Paris, October 30, 2007 – Since the return of democracy in Spain, Spain’s political leaders and political society have demonstrated an extraordinary determination to start anew, after the crisis-afflicted 75 years that began with what the Spaniards have called “the catastrophe” – the collapse of the Spanish empire under blows from an exuberant and adolescent United States that believed it was coming of age as a world power. It’s evidence that empires end, but nations don’t, and resurrection is possible.
America’s transcontinental expansion following the Civil War and the garish joys of the Gilded Age gave Americans a taste for foreign adventure, whetted by the proximity and vulnerability of Cuba. And if Cuba, why not Puerto Rico, and the Philippines? Admiral Alfred Mahan, America’s prophet of naval power and of the economic necessity of colonialism, offered convincing economic reasons for American colonial expansion, and the failing Spanish empire was at hand.
A blow to it in the Caribbean, and another in Manila Bay, was enough for it to splinter and collapse. The Spanish Caribbean and the Philippines were ours.
Every empire has its day, and Spain’s phenomenal empire had its during the four centuries that followed the expeditions of Columbus, sailing westward. 1492, and the riches of South American gold, led eventually, and one can say inexorably, to failure in 1898. All things come to an end. You live to die, a principle unpopular among Americans.
The Empire of the United States was launched in 1898, and has since traversed a mere century, experiencing increasing ambition, and suffering increasing difficulties. Could it too last 406 years? The current evidence is not reassuring.
Take the capacity to rule. Take the current Republican party candidates for their party’s presidential nomination. The level of intelligence, emotional and intellectual maturity, and simple information about the subjects on which they discourse, would disqualify them from mainstream political rank in any other major democracy.
This is seriously distressing – although in principle a soluble problem, since there are plenty of intelligent people in the United States, as well as great universities and a rich culture. But elected U.S. government has been so debased by the national willingness to submit elections to the values and habits of a medium of entertainment, television, and to the corruptions of money, that it is hard to see that such a nation can indefinitely maintain representative government.
The Bush administration has demonstrated that major groups and forces in American society indeed do not wish that form of government to survive, and are deliberately engaged in destroying the constitutional order, undermining the powers of Congress and of the courts, so as to install unchecked executive power, rationalized by a novel and authoritarian legal ideology, and sustained by national security demagogy.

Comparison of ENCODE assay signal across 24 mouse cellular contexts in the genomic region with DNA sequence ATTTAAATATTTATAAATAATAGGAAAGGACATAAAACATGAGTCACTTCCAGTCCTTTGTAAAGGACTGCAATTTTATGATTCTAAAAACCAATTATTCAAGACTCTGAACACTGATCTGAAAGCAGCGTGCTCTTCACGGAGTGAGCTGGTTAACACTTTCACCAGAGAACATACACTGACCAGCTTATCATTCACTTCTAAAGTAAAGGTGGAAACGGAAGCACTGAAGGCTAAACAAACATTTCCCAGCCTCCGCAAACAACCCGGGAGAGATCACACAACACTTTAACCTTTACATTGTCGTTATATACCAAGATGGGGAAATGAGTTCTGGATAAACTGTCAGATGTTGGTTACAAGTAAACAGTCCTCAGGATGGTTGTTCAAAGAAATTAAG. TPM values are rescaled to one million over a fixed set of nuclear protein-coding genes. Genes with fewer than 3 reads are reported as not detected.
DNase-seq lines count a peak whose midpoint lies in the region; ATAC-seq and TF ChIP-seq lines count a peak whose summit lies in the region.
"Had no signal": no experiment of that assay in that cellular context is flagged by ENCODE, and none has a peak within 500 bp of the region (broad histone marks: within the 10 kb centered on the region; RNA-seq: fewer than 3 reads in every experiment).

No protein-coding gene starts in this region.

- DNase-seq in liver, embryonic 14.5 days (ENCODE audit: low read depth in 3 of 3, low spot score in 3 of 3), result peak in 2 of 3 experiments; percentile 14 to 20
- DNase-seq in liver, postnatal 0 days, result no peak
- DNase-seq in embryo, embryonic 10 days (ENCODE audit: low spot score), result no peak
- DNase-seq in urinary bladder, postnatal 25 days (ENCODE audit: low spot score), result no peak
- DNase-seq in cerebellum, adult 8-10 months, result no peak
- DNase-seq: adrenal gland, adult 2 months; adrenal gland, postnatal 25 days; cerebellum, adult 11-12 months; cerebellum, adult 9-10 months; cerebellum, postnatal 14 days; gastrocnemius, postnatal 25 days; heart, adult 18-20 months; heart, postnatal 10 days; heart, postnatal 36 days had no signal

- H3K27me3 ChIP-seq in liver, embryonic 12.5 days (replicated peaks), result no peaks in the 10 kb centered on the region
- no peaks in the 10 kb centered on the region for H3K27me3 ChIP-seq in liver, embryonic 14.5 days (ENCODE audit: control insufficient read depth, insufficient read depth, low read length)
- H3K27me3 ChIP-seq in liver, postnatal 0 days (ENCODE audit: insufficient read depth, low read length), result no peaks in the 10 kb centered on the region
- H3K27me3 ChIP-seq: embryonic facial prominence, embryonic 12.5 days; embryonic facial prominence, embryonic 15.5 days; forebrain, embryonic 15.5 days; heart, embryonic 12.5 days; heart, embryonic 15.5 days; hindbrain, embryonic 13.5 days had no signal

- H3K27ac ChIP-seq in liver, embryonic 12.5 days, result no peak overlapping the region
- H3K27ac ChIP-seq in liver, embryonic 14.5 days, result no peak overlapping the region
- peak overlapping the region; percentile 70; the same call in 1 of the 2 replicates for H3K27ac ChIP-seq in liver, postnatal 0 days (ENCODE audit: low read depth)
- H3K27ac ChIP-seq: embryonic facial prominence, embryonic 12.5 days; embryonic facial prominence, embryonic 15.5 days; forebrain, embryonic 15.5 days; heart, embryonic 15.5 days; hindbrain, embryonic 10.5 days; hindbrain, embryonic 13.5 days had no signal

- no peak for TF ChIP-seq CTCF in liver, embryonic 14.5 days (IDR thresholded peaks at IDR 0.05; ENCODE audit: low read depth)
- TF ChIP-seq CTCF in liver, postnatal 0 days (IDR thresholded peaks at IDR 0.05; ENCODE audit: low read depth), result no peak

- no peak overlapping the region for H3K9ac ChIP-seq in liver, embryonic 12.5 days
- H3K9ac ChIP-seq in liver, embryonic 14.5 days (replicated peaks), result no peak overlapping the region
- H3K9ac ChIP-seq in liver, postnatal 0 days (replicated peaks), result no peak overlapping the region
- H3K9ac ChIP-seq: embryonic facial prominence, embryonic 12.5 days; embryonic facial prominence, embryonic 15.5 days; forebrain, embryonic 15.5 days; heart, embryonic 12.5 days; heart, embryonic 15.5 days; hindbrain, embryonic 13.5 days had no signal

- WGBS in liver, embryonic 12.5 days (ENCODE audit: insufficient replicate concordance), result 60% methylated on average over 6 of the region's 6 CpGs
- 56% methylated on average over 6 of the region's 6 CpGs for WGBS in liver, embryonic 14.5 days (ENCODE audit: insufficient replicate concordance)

I have not spoken of the Democratic candidates for president in the same way because the party’s candidates and debate have not descended to quite the abysmal levels of the Republican pre-primary campaign. But the Democratic party is equally complicit in degrading and subverting the electoral debate and practice of the country, since its candidates are unwilling or unable to challenge the American imperial ideology that drives the country’s foreign policy, an ideology of permanent, unchallengeable global military supremacy.
This ideology is plainly written out in the American Defense Department’s periodical statements of U.S. National Security Strategy, in the latest of which the previously stated goal of “security” in space has now become “supremacy” in space (as everywhere else).
The most influential ground force doctrine foresees decades of American asymmetrical war against urban insurgents springing up in radicalized or “failed” states around the world (including Europe, which the authors of this ideology of an unending World War IV predict will soon be reduced to helotry in service to an “Islamofascist” Caliphate. This hysterical American dystopia feeds fantasies of conquest to its Islamic enemies that the enemies themselves could not imagine. Paranoia reigns in some American circles, close to leading Republican candidates.
All this might be taken as reason for American fear of what is to come. But the dystopic future thus described is impossible. What can come is a United States that burns itself out in the attempt to deal with its paranoid fantasies.
The United States already wages two wasting wars that make no sense. It will never, itself, dominate the disintegrative forces in Iraq today. In Afghanistan it will never succeed in defeating a Taliban radicalism that represents a real if obscurantist national affirmation by a 40-million strong Pathan ethnic community that has always been the dominant force in its historical homeland.
It is not a question of whether these American objectives should be done. That is irrelevant, since they can’t be done. They are impossibilities.
The United States government, in its effort to execute its national security strategy of dominating and defeating global radicalism and extremism, is currently directly attempting to manipulate and control the internal political processes of Iraq, Afghanistan, Pakistan, Lebanon, the Palestinian Authority, Hamas and Hezbollah, Somalia, Ethiopia, Sudan, Kenya; and indirectly it attempts to exercise decisive influence on the affairs of Iran, Syria, Saudi Arabia, Jordan, Egypt, Turkey, Yemen, Libya, the Gulf Emirates, and a non-existent Kurdistan – and this is to take only a single zone of the world.
This is what the War on Terror has come to mean. It is an attempt to create a universal empire that exists only in the American imagination, by an effort that, because its aim is impossible to achieve, is unlimited in the damage it could do to Americans and others.
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